Editorial: A dangerous world
On all sorts of levels, capitalism is a society that breeds violence and danger on a daily basis. The last month has been as good an illustration of this as any. In addition to the twenty-odd full-scale wars that have been raging across the planet, the news has been filled with all sorts of other violent phenomenon. Rioting in Belfast. Rampaging soccer hooligans on the streets of Moscow. Suicide bombers in the Middle East. More terrorists on aeroplanes. Not to mention the simmering nuclear tension between Pakistan and India.
Capitalism is so violent many people take it for granted. And it is so ingrained in some, like the soccer thugs, that controlled violence is even an outlet – a release – for them. But how has this situation come about?
Many contend that it is “human nature” to be violent and that the violence we see daily within capitalism is merely a reflection of our own inevitably darker side. In fact this is probably the popular view, fuelled by the excesses of the popular press, who push this interpretation at every turn.
But if it is human nature to be violent, then there is very little that can be done about it apart from locking people up, shooting them or putting them in the electric chair. If violence is a genetic trait amongst humans that finds expression in everything from wars to street muggings, then there is no point reasoning with the perpetrators. Violent offenders just can’t help it – it’s “in their genes”.
Not that any of this stops proponents of this view from advocating retributive justice, like the cabbie drivers of lore, yelling “it’s the only language they understand” to anyone who’ll listen. But if violence is only human nature (i.e. natural to all humans) then what good does retributive justice do, perhaps apart from satisfying the equal blood lust of those otherwise railing against the perpetrators of violence? Presumably– from the editor of the Daily Mail to the Home Secretary himself—they must all have the same naturally violent tendencies.
That is the odd thing though. The advocates of violence as the only response to violence have a marked tendency to see themselves as absolved of the precise failings of “human nature” they identify in others. And this is as good a clue as any that what we are dealing with is not “human nature” at all.
If the kind of violence we see around us was natural, then it would tend to be exhibited by all people and in all societies – but it hasn’t been. For instance, it certainly didn’t happen in early tribal societies of primitive communism, a few examples of which still exist in Africa, Australasia and South America. Even people in modern capitalism (very often the kind of people railing against “human nature”, ironically enough) see earlier periods in capitalism itself as having been more tolerant, less violent and more community-spirited than they are today. All of which does tend to suggest than the overriding factor in all this is not the natural urges that homo sapiens are supposed to have, but the influences on us from babyhood of our social environment.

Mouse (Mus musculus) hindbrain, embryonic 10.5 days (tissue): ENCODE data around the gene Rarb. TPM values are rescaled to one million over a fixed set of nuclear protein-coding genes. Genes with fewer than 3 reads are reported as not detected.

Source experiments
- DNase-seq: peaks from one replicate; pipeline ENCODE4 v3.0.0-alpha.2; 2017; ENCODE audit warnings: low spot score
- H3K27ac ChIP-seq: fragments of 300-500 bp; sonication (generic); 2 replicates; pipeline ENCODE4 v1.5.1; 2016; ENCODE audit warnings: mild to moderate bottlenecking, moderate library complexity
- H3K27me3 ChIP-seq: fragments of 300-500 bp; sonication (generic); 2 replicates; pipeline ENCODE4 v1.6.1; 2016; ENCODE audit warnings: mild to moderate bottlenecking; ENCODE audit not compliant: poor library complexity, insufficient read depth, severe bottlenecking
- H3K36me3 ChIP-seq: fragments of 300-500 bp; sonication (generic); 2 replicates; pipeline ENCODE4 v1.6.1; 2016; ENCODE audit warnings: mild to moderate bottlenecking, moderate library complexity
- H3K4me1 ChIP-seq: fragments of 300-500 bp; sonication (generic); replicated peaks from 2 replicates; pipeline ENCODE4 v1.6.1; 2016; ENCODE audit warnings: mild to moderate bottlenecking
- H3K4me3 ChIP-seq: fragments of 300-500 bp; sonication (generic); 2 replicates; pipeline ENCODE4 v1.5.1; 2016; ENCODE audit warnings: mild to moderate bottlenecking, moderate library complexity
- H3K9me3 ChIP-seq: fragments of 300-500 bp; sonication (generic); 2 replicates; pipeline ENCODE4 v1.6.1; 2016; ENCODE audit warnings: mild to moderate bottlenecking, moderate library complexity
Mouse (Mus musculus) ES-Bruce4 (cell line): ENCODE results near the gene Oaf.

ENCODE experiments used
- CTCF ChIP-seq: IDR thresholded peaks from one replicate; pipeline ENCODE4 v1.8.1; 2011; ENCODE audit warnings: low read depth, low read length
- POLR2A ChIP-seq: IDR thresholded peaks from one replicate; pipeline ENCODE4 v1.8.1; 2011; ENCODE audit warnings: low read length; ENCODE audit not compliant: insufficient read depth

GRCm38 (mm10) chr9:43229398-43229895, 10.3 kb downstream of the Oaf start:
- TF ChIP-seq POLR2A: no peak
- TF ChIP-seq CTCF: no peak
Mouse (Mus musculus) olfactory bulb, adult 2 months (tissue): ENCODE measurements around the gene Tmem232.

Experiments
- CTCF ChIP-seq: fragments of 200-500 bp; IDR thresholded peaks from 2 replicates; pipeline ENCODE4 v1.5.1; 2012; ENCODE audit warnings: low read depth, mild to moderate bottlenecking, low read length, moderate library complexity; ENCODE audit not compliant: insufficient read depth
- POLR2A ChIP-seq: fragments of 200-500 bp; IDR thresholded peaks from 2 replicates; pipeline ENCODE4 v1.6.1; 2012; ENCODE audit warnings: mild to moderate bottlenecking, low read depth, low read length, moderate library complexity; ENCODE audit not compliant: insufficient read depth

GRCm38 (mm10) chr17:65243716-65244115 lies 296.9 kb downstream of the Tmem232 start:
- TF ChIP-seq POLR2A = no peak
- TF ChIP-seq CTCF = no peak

People who grow up in veritable war-zones (whether it be the Middle East or the concrete jungles of the inner-cities of the sink council housing estates) learn to live on their wits in a 24-hour a day battle for survival – a battle for survival where almost anything goes. They are not somehow “pre-programmed” to behave that way from conception and there is no evidence to suggest it. What they are, pre-eminently, is a product of their circumstances.
A recognition of this doesn’t make the lot of the victim of violent crime – or of outright warfare – any better. But it certainly is a precondition for changing things for the better.
No problem is ever solved by just dealing with its effects. This applies just as much to international terrorism as it does to soccer hooliganism. The fight against such things in modern capitalism is a good illustration of this as these “fights” become just another “war” to be perennially fought, but never won.
Recurring problems can only ever be dealt with satisfactorily by addressing their causes. But that is why the beneficiaries of the current way we organise society in the ruling class are happy to rant about human nature and the war against its supposed effects while the problems get ever worse and not better. The alternative is to recognise that competitive, violent, “individualistic” cultures breed competitive, violent and “individualistic” people who will be competitive as a means of attaining wealth and status, violent in the pursuit of this (“by whatever means necessary”) and individualistic in refusing to accept the view – let alone the “authority’ – of others. Capitalism has bred precisely such a culture and there is no turning back the clock or bucking the system.
The only available conclusion is an unpalatable one for the ruling class, because it is the one identified by socialists. And it’s that the only way to end violence in society is to end the violent society that breeds it.